Rugby union is in permacrisis. Less than three decades since turning professional, the game feels under siege like never before amid a toxic cocktail of controversy, calamity and scandal that has left clubs, players and supporters in open revolt.
It has been plagued by bad news, from the collapse of Wasps and Worcester Warriors, to major sexism, racism, bullying and corruption scandals, to multimillion-pound lawsuits brought by former players over brain injuries. The sport is now fighting a mutiny over a seismic change to the tackle law critics have branded the final nail in its coffin.
Reports of its demise may prove greatly exaggerated. The Six Nations, which starts this week, will be among the best-attended and most-watched events of the year, as will a World Cup that promises to be the biggest ever, while last year’s women’s tournament was widely regarded as game-changing for the sport.
But all this, and other causes for optimism, do not alter the fact that the game feels increasingly in a fight for its very existence, inevitably raising the question: is rugby doomed?
‘It’s not been a great year for rugby… the whole thing needs ripping up’
Among those to have warned of its demise has been Nick Easter, who posted #deathofthegame on Twitter in response to the Rugby Football Union’s announcement it was banning tackling above the waist at amateur level. The former England and Harlequins number eight was also defence and forwards coach at Worcester when they were plunged into administration and is now director of rugby at National League One side Chinnor RFC.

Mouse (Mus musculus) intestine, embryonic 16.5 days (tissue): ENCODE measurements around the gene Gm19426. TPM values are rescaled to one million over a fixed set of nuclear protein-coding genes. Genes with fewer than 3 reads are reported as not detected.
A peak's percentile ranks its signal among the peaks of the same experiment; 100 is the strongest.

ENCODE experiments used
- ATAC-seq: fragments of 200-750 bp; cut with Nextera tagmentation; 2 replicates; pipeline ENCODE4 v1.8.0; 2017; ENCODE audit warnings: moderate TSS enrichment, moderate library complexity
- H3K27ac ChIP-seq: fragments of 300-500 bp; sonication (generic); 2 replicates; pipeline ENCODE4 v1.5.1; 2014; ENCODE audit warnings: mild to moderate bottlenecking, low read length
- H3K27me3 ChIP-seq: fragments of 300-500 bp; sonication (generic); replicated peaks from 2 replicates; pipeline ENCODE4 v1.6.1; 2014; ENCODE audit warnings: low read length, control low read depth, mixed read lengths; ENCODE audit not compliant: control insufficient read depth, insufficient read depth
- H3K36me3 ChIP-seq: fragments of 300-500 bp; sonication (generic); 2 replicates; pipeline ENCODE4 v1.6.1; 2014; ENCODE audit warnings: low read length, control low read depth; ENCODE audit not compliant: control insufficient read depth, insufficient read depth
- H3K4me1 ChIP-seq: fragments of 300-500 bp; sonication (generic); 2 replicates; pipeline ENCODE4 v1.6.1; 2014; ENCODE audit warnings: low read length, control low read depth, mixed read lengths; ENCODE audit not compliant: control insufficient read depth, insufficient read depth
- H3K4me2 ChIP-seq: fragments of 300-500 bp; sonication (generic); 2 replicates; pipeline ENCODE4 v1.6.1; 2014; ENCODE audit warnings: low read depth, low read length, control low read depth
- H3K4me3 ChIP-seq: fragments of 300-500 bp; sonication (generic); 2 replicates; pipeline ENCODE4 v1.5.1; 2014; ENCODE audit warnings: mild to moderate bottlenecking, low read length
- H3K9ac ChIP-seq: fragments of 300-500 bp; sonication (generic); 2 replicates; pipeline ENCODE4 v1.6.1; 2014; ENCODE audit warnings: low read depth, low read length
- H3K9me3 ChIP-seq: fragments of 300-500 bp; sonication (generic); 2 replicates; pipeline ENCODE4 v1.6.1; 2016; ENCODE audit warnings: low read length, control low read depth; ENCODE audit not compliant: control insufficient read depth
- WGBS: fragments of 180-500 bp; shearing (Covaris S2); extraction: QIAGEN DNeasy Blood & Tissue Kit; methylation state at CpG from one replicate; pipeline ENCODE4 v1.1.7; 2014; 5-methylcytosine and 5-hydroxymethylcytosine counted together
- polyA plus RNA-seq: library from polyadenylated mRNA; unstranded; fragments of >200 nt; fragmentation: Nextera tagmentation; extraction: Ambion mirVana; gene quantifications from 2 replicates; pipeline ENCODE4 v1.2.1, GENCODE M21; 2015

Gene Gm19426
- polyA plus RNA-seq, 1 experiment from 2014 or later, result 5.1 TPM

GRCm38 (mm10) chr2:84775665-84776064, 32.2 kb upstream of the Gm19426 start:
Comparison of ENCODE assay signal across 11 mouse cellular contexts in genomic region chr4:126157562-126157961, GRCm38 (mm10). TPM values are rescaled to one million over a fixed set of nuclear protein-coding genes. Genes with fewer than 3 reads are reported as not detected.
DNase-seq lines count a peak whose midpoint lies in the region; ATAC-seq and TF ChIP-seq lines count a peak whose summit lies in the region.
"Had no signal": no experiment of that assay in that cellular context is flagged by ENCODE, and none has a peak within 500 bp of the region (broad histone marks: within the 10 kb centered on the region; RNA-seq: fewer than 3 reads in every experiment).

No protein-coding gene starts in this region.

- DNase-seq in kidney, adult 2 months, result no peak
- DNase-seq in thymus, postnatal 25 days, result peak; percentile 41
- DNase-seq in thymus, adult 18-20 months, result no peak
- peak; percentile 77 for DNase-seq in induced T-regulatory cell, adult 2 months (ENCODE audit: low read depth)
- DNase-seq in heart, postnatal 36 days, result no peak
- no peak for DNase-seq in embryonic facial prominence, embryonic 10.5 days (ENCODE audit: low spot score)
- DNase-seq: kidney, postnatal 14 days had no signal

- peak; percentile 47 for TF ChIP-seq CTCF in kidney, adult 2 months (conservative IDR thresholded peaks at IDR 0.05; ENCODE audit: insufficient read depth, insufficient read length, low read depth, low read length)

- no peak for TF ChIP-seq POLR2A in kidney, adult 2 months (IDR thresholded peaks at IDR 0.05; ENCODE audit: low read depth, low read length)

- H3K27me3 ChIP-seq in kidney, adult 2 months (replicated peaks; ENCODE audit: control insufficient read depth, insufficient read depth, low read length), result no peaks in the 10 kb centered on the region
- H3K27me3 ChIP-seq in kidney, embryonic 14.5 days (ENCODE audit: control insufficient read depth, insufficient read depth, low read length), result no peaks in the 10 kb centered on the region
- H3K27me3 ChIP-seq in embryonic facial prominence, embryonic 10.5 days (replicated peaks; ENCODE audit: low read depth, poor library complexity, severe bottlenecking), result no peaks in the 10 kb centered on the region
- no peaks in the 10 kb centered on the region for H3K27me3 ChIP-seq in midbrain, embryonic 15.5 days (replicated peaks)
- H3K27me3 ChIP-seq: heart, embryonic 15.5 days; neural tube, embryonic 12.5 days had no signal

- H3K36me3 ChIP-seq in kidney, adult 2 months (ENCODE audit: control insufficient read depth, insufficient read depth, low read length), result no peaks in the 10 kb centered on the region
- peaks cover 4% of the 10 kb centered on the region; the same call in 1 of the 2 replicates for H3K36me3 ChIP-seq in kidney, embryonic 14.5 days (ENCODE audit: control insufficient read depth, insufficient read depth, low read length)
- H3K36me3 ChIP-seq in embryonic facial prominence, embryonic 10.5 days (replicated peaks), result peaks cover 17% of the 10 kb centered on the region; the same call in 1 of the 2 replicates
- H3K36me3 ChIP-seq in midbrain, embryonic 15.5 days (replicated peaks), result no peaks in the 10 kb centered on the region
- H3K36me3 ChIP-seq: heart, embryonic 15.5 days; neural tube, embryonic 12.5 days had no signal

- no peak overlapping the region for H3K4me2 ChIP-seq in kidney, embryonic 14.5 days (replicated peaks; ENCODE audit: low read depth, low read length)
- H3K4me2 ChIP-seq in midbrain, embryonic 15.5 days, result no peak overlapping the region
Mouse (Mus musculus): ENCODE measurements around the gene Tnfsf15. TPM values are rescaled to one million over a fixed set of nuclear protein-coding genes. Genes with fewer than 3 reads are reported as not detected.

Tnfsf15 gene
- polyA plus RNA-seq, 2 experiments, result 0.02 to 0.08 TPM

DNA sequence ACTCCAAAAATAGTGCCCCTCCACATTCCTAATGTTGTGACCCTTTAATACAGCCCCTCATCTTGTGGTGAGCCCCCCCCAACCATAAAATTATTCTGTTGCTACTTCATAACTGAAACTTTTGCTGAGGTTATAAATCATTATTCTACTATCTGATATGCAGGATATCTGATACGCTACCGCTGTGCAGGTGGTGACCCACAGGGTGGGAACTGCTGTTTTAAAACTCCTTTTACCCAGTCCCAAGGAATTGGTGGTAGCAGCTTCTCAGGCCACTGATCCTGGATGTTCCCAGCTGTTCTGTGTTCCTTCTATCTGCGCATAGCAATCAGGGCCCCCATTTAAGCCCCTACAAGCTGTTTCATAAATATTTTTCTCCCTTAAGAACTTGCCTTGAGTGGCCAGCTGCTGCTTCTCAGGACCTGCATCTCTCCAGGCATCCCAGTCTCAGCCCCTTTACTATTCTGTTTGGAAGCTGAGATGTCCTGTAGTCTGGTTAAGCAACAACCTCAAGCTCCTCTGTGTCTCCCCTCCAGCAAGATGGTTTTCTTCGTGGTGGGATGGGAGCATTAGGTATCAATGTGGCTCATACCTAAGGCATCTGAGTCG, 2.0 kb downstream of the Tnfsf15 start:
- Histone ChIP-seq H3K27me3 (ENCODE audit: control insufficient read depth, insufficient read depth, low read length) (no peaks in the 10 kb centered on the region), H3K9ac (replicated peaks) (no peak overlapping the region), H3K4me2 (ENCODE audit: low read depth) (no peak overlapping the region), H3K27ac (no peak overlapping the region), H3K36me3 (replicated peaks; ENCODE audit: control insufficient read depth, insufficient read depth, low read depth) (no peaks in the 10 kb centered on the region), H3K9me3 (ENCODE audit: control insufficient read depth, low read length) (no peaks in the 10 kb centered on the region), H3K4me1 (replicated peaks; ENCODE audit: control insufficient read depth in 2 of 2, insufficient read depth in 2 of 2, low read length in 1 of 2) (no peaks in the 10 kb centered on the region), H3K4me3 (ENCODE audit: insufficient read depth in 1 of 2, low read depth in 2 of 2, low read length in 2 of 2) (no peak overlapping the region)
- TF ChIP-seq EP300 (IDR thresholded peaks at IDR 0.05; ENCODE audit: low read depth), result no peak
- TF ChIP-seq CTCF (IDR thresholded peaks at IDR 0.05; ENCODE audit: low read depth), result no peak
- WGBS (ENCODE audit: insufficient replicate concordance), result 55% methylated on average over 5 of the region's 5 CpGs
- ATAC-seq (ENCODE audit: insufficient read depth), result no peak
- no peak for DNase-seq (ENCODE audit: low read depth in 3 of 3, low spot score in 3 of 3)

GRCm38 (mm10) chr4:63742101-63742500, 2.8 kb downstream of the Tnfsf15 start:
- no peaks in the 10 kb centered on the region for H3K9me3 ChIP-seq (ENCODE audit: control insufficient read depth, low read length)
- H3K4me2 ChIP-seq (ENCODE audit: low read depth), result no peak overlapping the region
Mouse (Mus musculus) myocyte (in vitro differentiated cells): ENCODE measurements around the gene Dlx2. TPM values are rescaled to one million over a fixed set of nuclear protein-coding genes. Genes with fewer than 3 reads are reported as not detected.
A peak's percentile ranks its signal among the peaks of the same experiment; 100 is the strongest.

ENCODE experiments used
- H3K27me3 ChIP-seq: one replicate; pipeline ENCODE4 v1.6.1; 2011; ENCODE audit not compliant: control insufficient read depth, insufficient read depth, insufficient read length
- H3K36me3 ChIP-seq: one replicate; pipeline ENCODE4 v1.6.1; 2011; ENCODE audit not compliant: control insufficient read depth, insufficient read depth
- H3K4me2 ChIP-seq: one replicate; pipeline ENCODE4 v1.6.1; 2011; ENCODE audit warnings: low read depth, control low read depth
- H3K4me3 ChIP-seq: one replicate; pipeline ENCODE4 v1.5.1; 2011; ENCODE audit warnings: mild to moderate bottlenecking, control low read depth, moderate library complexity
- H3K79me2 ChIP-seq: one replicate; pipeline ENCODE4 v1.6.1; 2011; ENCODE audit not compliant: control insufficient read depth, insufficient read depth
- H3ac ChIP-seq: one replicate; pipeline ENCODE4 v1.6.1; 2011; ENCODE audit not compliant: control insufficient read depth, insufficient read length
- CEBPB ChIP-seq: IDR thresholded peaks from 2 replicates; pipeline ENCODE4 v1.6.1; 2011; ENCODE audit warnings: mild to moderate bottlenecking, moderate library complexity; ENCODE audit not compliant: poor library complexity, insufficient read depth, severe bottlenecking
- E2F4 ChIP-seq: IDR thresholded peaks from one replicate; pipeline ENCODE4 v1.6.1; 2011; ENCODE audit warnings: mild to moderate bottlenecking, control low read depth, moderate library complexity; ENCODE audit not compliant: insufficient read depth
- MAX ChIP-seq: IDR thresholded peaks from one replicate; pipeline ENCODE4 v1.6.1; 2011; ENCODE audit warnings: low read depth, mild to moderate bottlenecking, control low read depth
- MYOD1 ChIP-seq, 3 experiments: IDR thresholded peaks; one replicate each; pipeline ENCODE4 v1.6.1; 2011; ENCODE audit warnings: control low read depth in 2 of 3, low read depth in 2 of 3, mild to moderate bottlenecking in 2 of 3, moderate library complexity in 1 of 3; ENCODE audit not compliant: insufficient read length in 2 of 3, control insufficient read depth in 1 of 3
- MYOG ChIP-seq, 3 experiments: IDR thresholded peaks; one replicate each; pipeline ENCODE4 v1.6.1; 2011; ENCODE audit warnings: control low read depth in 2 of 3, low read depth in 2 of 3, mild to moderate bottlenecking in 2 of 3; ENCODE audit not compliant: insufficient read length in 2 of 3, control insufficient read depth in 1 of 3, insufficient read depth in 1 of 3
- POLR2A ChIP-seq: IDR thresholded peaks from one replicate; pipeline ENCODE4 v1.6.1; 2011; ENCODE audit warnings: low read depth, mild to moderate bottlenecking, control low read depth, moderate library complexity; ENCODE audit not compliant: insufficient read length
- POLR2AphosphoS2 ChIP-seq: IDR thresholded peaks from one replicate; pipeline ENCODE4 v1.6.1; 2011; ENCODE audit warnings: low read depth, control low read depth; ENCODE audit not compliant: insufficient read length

“It’s not been a great year for the game, has it?” he joked, before stressing he was serious when he aired his “concerns” about the fate of the sport. Those have only deepened in the aftermath of the bombshell announcement of arguably the biggest change to the way rugby is played since the game became professional. Warnings that banning tackles above the waistline would lead to players quitting the game proved prophetic, with Easter saying two members of his Chinnor squad told him they would do just that. He added of the law change: “They’ve legally been forced to change it, haven’t they, really, with all the lawsuits going on?”
Easter gave an equally blunt assessment of the overall state of the game and why it had become so beleaguered. “The whole thing needs ripping up and redoing,” he said. He pinned much of the blame on its failure to prioritise quality over quantity, from the number or scheduling of fixtures to the overall player and fan experience. “Less is more,” he said, comparing rugby’s business model unfavourably to that of American football.
Branding some of those running the game “incompetent”, he said: “A lot of them are obsolete. They’re not open-minded enough with their views, they’re not experimental enough and, sometimes, they think no change is better. They don’t want to be the one to zag when everyone’s zigging in case they get ousted. Other people are just nodding their heads like the Churchill dog saying, ‘Yeah, yeah, yeah. But as long as I’m all right, Jack’, without a thought for the game.”